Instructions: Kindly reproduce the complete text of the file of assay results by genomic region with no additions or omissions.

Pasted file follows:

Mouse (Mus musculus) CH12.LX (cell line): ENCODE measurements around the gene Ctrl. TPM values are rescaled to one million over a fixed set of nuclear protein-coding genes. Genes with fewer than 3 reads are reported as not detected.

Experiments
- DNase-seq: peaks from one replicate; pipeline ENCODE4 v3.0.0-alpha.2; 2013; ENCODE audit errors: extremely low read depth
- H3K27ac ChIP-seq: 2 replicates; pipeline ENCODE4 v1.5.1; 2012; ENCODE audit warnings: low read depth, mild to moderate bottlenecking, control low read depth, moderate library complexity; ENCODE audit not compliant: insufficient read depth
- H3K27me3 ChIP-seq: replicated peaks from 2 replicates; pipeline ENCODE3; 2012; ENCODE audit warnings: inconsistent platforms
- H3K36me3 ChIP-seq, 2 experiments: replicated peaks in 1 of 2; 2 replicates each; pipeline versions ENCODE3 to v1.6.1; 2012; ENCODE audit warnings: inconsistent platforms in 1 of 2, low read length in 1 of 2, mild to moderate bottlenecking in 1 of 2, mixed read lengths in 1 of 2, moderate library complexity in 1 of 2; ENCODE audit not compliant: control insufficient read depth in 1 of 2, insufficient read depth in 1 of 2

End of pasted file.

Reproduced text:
Mouse (Mus musculus) CH12.LX (cell line): ENCODE measurements around the gene Ctrl. TPM values are rescaled to one million over a fixed set of nuclear protein-coding genes. Genes with fewer than 3 reads are reported as not detected.

Experiments
- DNase-seq: peaks from one replicate; pipeline ENCODE4 v3.0.0-alpha.2; 2013; ENCODE audit errors: extremely low read depth
- H3K27ac ChIP-seq: 2 replicates; pipeline ENCODE4 v1.5.1; 2012; ENCODE audit warnings: low read depth, mild to moderate bottlenecking, control low read depth, moderate library complexity; ENCODE audit not compliant: insufficient read depth
- H3K27me3 ChIP-seq: replicated peaks from 2 replicates; pipeline ENCODE3; 2012; ENCODE audit warnings: inconsistent platforms
- H3K36me3 ChIP-seq, 2 experiments: replicated peaks in 1 of 2; 2 replicates each; pipeline versions ENCODE3 to v1.6.1; 2012; ENCODE audit warnings: inconsistent platforms in 1 of 2, low read length in 1 of 2, mild to moderate bottlenecking in 1 of 2, mixed read lengths in 1 of 2, moderate library complexity in 1 of 2; ENCODE audit not compliant: control insufficient read depth in 1 of 2, insufficient read depth in 1 of 2